Conclusions: As a result of the development of natural medicines, this study gives information on the indigenous medicinal plants utilized in the Soran district to treat common illnesses that are ready for additional pharmacological and phytochemical examination. For better use of natural resources, the traditional use of plants requires conservation methods and additional research.

Keywords: ethnobotany; food; medicinal plants; Soran district; traditional medicine.

Resumen

Contexto: El presente estudio se centra en los usos etnobotánicos de 97 especies de plantas medicinales por parte de los habitantes de la zona de Soran, en la región del Kurdistán iraquí.

Objetivos: Evaluar el conocimiento local de las plantas medicinales y aportar datos preliminares sobre el uso-beneficio de las especies vegetales accesibles en la zona.

Métodos: Entre octubre de 2021 y mayo de 2022, se realizaron entrevistas a informantes clave como parte de un estudio etnobotánico. Se recogió información sobre un estudio particular a través de entrevistas cara a cara con 171 participantes (98 hombres y 73 mujeres). Para las plantas terapéuticas consideradas en el estudio, se aplicaron índices cuantitativos como el valor de uso (UV), el valor de uso familiar (FUV), la frecuencia relativa de citación (RFC), el nivel de fidelidad (FL) y el factor de consenso del informante (ICF), además de notas detalladas sobre cada especie vegetal.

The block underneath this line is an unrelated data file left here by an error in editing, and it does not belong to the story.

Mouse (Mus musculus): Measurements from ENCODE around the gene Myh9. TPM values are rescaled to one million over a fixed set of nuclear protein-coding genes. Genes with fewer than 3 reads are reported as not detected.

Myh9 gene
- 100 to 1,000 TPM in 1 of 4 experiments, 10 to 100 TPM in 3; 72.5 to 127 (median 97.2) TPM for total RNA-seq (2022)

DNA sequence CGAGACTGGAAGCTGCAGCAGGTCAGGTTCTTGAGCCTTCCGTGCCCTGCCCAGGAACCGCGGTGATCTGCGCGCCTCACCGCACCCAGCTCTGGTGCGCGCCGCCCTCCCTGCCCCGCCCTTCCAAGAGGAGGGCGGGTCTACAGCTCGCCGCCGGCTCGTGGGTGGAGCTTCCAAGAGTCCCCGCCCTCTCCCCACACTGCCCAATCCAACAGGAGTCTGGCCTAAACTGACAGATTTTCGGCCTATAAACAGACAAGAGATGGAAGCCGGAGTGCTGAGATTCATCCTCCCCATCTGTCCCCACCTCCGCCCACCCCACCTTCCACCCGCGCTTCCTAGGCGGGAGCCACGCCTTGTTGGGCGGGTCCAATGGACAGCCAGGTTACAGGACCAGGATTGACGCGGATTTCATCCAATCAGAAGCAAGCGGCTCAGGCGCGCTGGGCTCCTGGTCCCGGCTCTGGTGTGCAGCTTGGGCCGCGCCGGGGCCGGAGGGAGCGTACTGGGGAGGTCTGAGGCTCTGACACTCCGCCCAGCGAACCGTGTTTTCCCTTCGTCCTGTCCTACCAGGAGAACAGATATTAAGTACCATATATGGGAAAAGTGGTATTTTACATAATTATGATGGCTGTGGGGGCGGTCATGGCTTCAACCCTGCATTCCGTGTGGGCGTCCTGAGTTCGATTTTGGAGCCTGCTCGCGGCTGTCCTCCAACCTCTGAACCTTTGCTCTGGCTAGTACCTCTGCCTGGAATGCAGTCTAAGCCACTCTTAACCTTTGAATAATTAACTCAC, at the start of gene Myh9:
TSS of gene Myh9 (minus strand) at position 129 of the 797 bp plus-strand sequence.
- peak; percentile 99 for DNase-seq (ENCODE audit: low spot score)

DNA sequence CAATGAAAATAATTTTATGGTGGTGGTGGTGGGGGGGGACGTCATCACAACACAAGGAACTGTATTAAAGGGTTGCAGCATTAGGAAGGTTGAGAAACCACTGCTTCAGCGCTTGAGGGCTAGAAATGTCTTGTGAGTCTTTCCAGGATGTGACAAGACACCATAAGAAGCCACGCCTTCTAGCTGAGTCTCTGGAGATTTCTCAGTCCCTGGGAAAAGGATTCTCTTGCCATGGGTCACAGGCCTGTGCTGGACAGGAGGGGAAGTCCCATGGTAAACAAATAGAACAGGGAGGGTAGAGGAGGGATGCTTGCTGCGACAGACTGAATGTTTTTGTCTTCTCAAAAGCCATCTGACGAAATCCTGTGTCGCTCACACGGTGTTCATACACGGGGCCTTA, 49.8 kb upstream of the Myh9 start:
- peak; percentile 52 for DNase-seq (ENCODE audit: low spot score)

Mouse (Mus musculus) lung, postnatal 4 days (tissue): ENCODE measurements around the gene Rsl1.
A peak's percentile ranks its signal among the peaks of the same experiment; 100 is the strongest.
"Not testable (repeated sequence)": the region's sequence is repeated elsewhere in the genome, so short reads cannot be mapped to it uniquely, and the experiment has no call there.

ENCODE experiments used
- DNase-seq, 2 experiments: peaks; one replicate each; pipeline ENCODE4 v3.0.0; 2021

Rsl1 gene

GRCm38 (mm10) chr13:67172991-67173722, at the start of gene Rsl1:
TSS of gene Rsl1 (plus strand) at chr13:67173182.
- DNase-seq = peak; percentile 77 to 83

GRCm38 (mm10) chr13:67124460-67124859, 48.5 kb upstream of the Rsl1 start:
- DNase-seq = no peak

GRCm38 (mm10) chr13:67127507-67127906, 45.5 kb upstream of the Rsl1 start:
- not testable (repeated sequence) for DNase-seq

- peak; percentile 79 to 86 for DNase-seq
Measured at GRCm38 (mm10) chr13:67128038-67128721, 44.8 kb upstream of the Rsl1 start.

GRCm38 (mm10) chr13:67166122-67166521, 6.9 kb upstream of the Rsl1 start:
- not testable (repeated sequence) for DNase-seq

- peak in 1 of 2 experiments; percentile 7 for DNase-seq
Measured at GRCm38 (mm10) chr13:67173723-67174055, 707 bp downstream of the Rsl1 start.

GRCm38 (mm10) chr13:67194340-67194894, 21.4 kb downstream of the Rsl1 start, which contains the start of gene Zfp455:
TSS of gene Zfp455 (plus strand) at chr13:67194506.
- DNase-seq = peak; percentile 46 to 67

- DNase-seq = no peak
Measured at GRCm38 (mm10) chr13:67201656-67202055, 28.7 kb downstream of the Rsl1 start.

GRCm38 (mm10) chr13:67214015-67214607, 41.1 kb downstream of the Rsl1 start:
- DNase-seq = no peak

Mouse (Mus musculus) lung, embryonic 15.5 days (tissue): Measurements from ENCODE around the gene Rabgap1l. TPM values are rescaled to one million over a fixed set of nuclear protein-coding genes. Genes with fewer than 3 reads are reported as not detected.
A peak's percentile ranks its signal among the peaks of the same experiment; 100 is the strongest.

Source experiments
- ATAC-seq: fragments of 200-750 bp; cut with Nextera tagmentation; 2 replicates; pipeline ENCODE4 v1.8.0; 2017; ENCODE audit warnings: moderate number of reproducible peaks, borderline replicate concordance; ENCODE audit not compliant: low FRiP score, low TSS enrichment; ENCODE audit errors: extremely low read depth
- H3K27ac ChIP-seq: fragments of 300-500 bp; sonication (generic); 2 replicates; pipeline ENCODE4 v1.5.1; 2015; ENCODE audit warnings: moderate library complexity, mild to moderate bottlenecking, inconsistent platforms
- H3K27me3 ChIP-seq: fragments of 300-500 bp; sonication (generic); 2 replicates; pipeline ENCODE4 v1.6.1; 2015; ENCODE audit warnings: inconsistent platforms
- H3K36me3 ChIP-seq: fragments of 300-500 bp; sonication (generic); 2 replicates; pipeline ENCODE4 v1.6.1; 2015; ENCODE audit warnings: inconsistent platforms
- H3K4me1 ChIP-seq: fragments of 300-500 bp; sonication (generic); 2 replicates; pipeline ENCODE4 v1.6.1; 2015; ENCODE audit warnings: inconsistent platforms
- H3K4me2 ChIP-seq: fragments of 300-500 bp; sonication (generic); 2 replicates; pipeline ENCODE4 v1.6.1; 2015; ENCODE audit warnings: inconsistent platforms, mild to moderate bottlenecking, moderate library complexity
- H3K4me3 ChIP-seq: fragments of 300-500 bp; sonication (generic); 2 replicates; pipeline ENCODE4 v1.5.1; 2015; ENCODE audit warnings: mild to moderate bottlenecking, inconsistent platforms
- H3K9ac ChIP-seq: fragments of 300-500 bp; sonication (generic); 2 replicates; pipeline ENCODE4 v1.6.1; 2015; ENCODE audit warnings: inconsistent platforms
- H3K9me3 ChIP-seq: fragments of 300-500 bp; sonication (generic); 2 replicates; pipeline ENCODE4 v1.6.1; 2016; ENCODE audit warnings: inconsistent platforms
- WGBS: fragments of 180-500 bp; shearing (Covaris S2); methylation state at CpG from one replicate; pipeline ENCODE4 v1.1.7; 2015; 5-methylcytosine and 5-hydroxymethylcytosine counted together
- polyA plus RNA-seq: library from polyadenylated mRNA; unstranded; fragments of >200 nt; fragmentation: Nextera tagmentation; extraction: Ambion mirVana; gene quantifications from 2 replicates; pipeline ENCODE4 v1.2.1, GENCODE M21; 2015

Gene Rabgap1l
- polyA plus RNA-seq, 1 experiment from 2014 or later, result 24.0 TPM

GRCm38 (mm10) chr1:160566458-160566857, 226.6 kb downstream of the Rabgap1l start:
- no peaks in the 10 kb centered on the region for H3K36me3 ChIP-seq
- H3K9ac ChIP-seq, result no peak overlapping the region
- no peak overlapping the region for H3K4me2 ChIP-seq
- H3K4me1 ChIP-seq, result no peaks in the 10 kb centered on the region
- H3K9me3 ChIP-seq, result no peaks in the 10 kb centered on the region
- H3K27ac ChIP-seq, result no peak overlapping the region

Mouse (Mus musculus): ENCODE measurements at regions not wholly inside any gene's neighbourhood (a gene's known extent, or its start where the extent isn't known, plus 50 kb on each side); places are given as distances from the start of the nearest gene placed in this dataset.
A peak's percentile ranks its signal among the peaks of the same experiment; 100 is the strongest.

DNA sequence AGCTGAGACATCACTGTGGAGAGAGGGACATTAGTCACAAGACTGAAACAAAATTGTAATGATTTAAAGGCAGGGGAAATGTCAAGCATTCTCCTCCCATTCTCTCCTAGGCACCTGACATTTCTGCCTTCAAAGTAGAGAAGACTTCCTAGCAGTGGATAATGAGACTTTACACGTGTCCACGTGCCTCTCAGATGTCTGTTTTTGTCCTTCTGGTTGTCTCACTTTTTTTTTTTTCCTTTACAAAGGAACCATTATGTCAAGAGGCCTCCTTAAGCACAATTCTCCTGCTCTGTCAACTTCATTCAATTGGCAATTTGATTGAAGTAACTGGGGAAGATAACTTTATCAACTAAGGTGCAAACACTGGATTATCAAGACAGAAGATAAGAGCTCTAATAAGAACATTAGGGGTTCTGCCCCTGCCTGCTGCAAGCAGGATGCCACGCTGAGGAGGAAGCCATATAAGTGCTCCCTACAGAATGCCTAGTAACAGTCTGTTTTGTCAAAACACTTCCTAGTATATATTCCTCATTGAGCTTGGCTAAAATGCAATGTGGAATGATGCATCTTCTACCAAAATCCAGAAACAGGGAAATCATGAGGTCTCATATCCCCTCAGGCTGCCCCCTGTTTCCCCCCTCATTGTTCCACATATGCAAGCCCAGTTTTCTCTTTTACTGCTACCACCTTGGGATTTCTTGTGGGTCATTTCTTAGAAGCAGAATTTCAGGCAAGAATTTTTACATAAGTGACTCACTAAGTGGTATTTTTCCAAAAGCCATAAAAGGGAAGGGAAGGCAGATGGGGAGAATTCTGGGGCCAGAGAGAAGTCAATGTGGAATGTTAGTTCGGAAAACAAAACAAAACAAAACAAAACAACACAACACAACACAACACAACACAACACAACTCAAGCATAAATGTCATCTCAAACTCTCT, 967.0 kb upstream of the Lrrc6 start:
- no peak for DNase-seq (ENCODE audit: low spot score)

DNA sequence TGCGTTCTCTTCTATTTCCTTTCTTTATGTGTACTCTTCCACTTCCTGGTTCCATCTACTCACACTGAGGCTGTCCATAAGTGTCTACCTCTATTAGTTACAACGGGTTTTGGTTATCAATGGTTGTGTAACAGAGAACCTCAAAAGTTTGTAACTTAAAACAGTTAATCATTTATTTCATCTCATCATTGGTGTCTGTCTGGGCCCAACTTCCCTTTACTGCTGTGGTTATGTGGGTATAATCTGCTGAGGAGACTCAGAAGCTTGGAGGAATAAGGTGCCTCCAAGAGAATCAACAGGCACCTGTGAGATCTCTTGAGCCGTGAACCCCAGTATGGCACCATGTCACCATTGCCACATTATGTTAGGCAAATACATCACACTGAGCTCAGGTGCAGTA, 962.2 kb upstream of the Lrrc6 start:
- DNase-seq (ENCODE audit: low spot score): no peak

Resultados: La encuesta descubrió 97 especies de plantas y 41 familias de plantas. Las hojas fueron la parte de la planta que más se utilizó (44%) mientras que las semillas fueron las menos (12%). Los tres métodos de preparación más populares fueron la decocción (52%), crudo (36%) y el triturado (6%). La especie Olea europaea tuvo los valores de uso más altos (0,82), mientras que Vitex agnus-castus tuvo (0,005). La Amaryllidaceae tuvo el mayor valor de uso de la familia (1,218), mientras que la Asteraceae tuvo (0,005). Según el índice de consenso, Ficus carica y Datura stramonium tuvieron (140,84%) y (1,011%). La categoría de enfermedad del tracto digestivo mostró tener el valor más alto del factor de consenso del informante de todas las categorías de enfermedad (0,57), mientras que el valor más bajo del ICF fue (0,0) para el dolor de muelas.

Conclusiones: Como resultado del desarrollo de las medicinas naturales, este estudio ofrece información sobre las plantas medicinales indígenas utilizadas en el distrito de Soran para tratar enfermedades comunes que están listas para un examen farmacológico y fitoquímico adicional. Para un mejor uso de los recursos naturales, el uso tradicional de las plantas requiere métodos de conservación e investigación adicional.

Palabras Clave: alimentación; distrito de Soran; etnobotánica; medicina tradicional; plantas medicinales.

Citation Format: Abdulwahid-Kurdi SJ, Abdulwahid MJ, Magaji U, Aghwan ZA, Atan R, Hamadamin KA (2023) Medicinal plants used in Soran district Kurdistan region of Iraq, an ethnobotanicals study. J Pharm Pharmacogn Res 11(1): 1–32. https://doi.org/10.56499/jppres22.1484_11.1.1